30 July 2007
If you need any further information please contact:
Chair, Friends of One Tree Hill
Tel: 020 8699 2812
29 July 2007
Update 13/3/08: Since this is one of the most popular entry points to this site I felt I should provide a link to an even better picture from Skyscrapernews.com this is again taken from Forest Hill looking across all of London - what a great view!
The redevelopment of Pizza Hut and the Red Cross shop on London Road DC/07/65320 was rejected by the council planning department on the grounds that there was 'insufficient design quality for this prominent location and would not preserve or enhance the Forest Hill Conservation Area'. We are pleased that the council took account of the objections by us and others.
William Hill will be moving from their current location to the site of Blockbusters on London Road, as was mentioned in the last newsletter. This follows approval from the council.
The site of McDonalds is being considered for redevelopment with a proposal (DC/07/65749) for demolition of the first floor and construction of three additional storeys at first, second and third floor levels, incorporating balconies and roof terraces, over the commercial shop units. Comprising 2, one bedroom and 7, two bedroom, self-contained flats, together with the installation of a new shop front.
The Forest Hill Society has written to oppose the current plans on a number of grounds:
1. The design of the proposed development may compliment the design of the Sainsbury’s store, but it does nothing to preserve the character of the high street within this conservation area. This building will significantly change the balance of architectural styles in the centre of Forest Hill, further detracting from the character if this conservation area.
2. Unlike neighbouring sites on
3. With the increase height of this development and the increased profile along the side of the site, there will be a negative impact on the alleyway between this site and the Sainsbury’s site. This is an important pedestrian route from the council car park to the high street and it is our concern that with the reduced daylight to this area it will attract anti-social behaviour and discourage people using the high street for their shopping.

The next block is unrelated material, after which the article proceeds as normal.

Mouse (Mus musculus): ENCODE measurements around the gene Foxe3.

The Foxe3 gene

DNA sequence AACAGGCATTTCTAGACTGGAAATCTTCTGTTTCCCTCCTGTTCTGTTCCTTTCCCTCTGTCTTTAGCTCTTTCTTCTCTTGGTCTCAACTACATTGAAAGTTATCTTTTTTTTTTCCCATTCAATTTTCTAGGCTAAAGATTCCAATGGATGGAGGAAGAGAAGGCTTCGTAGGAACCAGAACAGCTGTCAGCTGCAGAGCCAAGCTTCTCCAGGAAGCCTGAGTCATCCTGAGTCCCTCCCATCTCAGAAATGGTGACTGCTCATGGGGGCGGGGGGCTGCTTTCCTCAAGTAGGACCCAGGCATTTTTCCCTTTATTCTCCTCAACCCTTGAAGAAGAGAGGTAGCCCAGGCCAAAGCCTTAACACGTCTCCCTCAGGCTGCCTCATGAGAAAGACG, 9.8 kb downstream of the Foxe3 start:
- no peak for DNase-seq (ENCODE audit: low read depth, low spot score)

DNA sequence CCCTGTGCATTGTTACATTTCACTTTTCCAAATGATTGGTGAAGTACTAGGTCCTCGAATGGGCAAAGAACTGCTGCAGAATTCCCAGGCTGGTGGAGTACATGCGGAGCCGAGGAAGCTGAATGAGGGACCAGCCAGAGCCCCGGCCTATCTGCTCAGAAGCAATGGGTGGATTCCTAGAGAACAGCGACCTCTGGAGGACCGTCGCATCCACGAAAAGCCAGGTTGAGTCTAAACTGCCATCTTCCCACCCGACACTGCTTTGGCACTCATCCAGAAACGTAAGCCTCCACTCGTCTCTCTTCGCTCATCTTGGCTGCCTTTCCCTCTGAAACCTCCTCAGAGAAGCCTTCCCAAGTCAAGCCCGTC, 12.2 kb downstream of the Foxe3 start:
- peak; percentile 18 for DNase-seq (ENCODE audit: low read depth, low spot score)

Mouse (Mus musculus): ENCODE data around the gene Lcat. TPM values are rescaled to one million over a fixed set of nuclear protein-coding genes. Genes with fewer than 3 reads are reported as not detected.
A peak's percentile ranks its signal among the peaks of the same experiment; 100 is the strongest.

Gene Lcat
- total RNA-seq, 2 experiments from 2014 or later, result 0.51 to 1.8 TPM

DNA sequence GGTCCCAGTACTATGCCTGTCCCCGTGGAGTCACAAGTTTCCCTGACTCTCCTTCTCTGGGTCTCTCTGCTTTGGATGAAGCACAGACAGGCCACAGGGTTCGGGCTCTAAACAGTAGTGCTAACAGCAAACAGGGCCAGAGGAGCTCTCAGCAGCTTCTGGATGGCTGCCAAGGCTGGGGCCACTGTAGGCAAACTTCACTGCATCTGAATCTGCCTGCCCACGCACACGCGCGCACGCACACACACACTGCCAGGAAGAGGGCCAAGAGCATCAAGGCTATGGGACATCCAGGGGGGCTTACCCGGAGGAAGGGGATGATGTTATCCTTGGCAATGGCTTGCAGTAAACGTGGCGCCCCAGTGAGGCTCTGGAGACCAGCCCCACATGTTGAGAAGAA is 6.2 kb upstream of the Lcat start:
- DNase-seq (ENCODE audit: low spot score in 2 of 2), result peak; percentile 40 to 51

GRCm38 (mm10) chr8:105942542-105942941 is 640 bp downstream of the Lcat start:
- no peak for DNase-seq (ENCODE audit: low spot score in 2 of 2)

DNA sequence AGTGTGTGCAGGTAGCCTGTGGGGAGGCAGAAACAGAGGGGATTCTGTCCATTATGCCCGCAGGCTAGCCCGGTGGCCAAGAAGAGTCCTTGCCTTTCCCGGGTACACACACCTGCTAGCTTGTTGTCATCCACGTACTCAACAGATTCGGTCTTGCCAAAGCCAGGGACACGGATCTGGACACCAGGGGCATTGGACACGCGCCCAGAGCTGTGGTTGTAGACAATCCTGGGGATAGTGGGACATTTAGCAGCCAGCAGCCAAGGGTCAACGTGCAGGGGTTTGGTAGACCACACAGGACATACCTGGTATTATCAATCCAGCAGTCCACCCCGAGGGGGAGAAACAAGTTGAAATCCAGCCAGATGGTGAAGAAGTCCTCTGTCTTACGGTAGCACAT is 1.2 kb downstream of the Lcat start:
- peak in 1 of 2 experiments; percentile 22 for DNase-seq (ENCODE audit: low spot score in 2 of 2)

4. There are further concerns from the Society over the impact of any construction work on the site and would seek assurance that the passageway from the car park to the high street would remain accessible throughout any period of construction. We also ask that consideration is also given to the impact of construction on pedestrian and vehicle use of
If you are aware of any other planning issues that require the Society's attention then please let us know about them.
03 July 2007
It is not easy to navigate the documents on the Lewisham website and so if you want to find the references to the Tyson Road/Christian Fellowship Site here are some directions:
Document name – Sustainability Appraisal and Strategic Environmental Assessment - Preferred Options Report - Development Policies and Site Allocations.
This looks at various plots of land in the Borough and, in Appendix C, sets out the Council's preferred development option for each site. The Tyson Road/Christian Fellowship Site is listed as Site 20 and discussed on page 239 (numbered 541) of the document.
Document name – Development Policies and Site Allocations - The Preferred Options Report
This summarises the Council's preferred development option for each site. The Tyson Road/Christian Fellowship Site is again listed as Site 20 and discussed on page 281 of the document.
Local residents have prepared feedback to this proposal asking for the area to be designated as public space. This will protect biodiversity on the site, avoid over-development on the site, avoid issues of drainage and flooding to surrounding properties, and protect the trees on the site. If you would like to back their campaign you can send your views to firstname.lastname@example.org
Two sample letters have been written which you may wish to use in whole or part. There is a long version as well as a summary of the key points.
(The views in these letters do not necessarily reflect the views of the Forest Hill Society)